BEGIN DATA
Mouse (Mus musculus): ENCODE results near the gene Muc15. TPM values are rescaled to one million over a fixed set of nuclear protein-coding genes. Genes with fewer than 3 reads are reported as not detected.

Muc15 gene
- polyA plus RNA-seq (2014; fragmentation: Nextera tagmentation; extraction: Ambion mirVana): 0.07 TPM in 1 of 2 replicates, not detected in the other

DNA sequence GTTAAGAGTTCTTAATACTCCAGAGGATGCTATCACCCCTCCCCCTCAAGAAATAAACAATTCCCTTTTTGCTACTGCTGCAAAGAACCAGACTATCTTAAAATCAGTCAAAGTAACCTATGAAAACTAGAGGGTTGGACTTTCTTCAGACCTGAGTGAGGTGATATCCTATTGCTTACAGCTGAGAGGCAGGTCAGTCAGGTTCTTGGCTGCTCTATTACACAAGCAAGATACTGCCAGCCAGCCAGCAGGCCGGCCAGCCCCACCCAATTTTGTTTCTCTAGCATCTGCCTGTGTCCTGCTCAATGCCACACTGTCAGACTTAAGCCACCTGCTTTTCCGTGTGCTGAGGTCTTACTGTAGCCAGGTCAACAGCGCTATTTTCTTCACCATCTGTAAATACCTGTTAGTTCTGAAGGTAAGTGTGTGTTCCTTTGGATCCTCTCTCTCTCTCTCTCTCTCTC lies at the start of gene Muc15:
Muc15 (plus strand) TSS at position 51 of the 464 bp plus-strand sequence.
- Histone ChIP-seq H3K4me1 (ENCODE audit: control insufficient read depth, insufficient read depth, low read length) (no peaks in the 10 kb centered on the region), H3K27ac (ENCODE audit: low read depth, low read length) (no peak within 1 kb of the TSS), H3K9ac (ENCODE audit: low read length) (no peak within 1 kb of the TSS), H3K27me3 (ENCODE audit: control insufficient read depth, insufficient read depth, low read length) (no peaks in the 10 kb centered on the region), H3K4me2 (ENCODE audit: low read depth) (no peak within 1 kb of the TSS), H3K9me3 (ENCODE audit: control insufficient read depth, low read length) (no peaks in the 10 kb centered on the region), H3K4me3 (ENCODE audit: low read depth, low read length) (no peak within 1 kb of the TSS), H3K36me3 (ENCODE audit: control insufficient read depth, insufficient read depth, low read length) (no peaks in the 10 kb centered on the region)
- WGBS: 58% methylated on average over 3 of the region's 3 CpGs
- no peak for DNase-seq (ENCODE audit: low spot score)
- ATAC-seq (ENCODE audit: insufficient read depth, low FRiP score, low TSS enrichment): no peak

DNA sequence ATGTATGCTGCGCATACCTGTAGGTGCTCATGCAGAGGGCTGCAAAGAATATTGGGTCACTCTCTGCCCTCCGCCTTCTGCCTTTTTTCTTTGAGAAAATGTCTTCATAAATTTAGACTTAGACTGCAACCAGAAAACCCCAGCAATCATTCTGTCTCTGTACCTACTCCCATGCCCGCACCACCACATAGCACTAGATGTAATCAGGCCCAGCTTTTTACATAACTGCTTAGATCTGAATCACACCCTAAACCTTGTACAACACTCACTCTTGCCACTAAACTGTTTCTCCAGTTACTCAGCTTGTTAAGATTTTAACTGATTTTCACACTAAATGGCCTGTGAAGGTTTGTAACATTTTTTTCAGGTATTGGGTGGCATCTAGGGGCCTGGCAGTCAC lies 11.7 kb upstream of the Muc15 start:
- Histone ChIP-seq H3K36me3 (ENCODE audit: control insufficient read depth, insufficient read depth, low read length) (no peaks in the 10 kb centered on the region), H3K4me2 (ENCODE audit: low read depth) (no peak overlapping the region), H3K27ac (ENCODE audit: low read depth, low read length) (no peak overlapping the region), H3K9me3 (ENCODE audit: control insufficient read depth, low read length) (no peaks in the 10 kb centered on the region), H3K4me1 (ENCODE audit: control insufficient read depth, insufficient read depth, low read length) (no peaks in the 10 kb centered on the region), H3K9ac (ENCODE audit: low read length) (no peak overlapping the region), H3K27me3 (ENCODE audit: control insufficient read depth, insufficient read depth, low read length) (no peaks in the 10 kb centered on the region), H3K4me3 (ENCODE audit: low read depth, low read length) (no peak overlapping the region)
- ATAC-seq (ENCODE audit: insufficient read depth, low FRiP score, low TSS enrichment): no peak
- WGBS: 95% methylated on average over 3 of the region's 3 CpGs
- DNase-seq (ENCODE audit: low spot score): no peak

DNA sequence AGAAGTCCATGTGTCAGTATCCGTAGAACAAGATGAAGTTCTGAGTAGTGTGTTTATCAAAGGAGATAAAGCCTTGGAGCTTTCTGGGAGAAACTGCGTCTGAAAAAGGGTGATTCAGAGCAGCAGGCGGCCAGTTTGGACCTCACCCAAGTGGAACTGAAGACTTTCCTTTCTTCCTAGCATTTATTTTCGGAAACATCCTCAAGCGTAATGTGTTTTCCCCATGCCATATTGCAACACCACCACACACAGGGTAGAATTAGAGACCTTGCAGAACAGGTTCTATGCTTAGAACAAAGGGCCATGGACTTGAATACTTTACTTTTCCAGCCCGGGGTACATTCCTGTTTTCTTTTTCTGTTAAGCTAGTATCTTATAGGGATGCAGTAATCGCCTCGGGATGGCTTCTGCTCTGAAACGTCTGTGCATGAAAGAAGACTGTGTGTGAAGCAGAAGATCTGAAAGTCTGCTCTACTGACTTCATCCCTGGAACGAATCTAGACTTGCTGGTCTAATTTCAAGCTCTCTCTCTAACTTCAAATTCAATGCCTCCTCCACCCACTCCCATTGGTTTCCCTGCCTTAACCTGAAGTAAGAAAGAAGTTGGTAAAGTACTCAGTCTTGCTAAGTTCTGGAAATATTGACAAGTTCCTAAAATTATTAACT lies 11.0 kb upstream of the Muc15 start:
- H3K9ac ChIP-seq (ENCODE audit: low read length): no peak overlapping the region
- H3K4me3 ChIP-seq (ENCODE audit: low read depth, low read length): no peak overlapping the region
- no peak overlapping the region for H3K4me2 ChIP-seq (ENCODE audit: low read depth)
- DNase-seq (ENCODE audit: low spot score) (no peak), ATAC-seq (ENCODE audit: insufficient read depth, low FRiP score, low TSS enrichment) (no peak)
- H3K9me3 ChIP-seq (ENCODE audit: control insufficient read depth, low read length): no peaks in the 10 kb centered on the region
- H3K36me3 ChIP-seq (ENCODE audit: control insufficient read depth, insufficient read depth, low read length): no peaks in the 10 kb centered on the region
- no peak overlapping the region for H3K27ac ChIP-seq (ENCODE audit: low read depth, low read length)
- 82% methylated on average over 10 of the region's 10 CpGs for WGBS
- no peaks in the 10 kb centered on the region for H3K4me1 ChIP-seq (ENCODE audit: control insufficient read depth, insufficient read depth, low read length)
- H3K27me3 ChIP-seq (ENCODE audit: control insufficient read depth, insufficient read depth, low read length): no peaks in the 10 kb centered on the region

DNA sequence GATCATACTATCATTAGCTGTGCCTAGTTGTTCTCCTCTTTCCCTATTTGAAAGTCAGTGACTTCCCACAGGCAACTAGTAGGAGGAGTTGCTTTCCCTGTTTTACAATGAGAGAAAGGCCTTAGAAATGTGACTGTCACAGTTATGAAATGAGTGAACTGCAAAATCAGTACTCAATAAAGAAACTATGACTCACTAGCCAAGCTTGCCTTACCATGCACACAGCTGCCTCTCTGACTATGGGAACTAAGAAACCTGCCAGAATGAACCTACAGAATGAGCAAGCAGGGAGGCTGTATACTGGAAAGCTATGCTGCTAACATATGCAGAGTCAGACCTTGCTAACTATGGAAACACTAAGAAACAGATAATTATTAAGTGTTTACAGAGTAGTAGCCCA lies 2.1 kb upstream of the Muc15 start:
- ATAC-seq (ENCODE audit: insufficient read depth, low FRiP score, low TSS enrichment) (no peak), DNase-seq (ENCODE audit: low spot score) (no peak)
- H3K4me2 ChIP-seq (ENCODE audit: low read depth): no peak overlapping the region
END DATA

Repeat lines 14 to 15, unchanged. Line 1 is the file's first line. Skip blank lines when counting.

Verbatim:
- DNase-seq (ENCODE audit: low spot score): no peak

DNA sequence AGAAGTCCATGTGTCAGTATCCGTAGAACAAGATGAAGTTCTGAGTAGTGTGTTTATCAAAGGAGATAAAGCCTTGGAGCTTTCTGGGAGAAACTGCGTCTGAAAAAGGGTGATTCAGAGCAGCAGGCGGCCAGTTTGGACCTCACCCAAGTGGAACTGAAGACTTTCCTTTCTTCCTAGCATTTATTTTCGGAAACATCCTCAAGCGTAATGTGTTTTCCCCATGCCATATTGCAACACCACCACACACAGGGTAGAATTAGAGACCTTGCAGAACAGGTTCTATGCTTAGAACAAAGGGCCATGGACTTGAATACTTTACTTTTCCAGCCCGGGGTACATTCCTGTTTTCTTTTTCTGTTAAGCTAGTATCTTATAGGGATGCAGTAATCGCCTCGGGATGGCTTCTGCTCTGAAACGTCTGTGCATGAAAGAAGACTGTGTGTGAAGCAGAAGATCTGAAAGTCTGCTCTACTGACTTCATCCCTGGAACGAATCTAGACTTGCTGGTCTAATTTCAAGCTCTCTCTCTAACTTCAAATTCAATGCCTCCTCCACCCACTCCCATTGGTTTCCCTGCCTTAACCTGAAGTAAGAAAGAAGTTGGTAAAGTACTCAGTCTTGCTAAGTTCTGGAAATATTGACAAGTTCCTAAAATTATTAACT lies 11.0 kb upstream of the Muc15 start: